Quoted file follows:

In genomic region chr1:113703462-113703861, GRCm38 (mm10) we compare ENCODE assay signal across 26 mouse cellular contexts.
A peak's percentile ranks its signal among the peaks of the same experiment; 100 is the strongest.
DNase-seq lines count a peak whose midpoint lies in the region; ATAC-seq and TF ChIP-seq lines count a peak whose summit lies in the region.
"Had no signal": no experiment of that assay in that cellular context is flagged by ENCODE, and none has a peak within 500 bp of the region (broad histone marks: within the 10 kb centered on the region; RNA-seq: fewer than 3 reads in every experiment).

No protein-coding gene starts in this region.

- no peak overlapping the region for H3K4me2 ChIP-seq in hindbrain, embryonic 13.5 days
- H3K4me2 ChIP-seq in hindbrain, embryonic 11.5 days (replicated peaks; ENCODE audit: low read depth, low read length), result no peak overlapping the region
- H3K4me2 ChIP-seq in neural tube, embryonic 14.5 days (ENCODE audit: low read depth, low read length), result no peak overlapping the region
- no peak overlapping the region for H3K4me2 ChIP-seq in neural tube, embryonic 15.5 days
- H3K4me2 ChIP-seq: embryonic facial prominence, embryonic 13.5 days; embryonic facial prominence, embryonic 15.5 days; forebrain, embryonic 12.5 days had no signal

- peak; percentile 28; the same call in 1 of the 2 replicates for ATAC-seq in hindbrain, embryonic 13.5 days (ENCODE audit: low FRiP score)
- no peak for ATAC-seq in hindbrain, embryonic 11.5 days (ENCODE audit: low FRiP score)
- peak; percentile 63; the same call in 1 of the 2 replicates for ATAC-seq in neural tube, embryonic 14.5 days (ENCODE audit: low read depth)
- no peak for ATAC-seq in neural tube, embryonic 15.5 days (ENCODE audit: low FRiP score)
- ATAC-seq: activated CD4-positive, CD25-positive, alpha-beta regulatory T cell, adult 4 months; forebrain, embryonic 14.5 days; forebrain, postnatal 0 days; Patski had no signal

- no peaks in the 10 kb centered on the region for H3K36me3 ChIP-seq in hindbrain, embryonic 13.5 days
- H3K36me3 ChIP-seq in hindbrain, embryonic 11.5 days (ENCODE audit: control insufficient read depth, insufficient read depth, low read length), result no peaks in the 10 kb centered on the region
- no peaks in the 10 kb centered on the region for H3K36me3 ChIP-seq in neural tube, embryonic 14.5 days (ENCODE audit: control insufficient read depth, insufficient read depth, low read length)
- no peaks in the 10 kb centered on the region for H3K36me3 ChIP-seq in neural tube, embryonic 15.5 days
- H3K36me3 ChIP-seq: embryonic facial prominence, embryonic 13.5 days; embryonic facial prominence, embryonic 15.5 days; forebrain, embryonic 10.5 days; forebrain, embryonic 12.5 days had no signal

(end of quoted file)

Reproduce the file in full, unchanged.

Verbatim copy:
In genomic region chr1:113703462-113703861, GRCm38 (mm10) we compare ENCODE assay signal across 26 mouse cellular contexts.
A peak's percentile ranks its signal among the peaks of the same experiment; 100 is the strongest.
DNase-seq lines count a peak whose midpoint lies in the region; ATAC-seq and TF ChIP-seq lines count a peak whose summit lies in the region.
"Had no signal": no experiment of that assay in that cellular context is flagged by ENCODE, and none has a peak within 500 bp of the region (broad histone marks: within the 10 kb centered on the region; RNA-seq: fewer than 3 reads in every experiment).

No protein-coding gene starts in this region.

- no peak overlapping the region for H3K4me2 ChIP-seq in hindbrain, embryonic 13.5 days
- H3K4me2 ChIP-seq in hindbrain, embryonic 11.5 days (replicated peaks; ENCODE audit: low read depth, low read length), result no peak overlapping the region
- H3K4me2 ChIP-seq in neural tube, embryonic 14.5 days (ENCODE audit: low read depth, low read length), result no peak overlapping the region
- no peak overlapping the region for H3K4me2 ChIP-seq in neural tube, embryonic 15.5 days
- H3K4me2 ChIP-seq: embryonic facial prominence, embryonic 13.5 days; embryonic facial prominence, embryonic 15.5 days; forebrain, embryonic 12.5 days had no signal

- peak; percentile 28; the same call in 1 of the 2 replicates for ATAC-seq in hindbrain, embryonic 13.5 days (ENCODE audit: low FRiP score)
- no peak for ATAC-seq in hindbrain, embryonic 11.5 days (ENCODE audit: low FRiP score)
- peak; percentile 63; the same call in 1 of the 2 replicates for ATAC-seq in neural tube, embryonic 14.5 days (ENCODE audit: low read depth)
- no peak for ATAC-seq in neural tube, embryonic 15.5 days (ENCODE audit: low FRiP score)
- ATAC-seq: activated CD4-positive, CD25-positive, alpha-beta regulatory T cell, adult 4 months; forebrain, embryonic 14.5 days; forebrain, postnatal 0 days; Patski had no signal

- no peaks in the 10 kb centered on the region for H3K36me3 ChIP-seq in hindbrain, embryonic 13.5 days
- H3K36me3 ChIP-seq in hindbrain, embryonic 11.5 days (ENCODE audit: control insufficient read depth, insufficient read depth, low read length), result no peaks in the 10 kb centered on the region
- no peaks in the 10 kb centered on the region for H3K36me3 ChIP-seq in neural tube, embryonic 14.5 days (ENCODE audit: control insufficient read depth, insufficient read depth, low read length)
- no peaks in the 10 kb centered on the region for H3K36me3 ChIP-seq in neural tube, embryonic 15.5 days
- H3K36me3 ChIP-seq: embryonic facial prominence, embryonic 13.5 days; embryonic facial prominence, embryonic 15.5 days; forebrain, embryonic 10.5 days; forebrain, embryonic 12.5 days had no signal